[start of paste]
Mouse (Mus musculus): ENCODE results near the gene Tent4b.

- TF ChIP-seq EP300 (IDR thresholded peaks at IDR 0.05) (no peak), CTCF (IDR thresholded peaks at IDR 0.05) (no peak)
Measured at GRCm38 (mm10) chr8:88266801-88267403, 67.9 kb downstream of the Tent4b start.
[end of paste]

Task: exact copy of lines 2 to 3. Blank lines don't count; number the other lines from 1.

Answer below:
- TF ChIP-seq EP300 (IDR thresholded peaks at IDR 0.05) (no peak), CTCF (IDR thresholded peaks at IDR 0.05) (no peak)
Measured at GRCm38 (mm10) chr8:88266801-88267403, 67.9 kb downstream of the Tent4b start.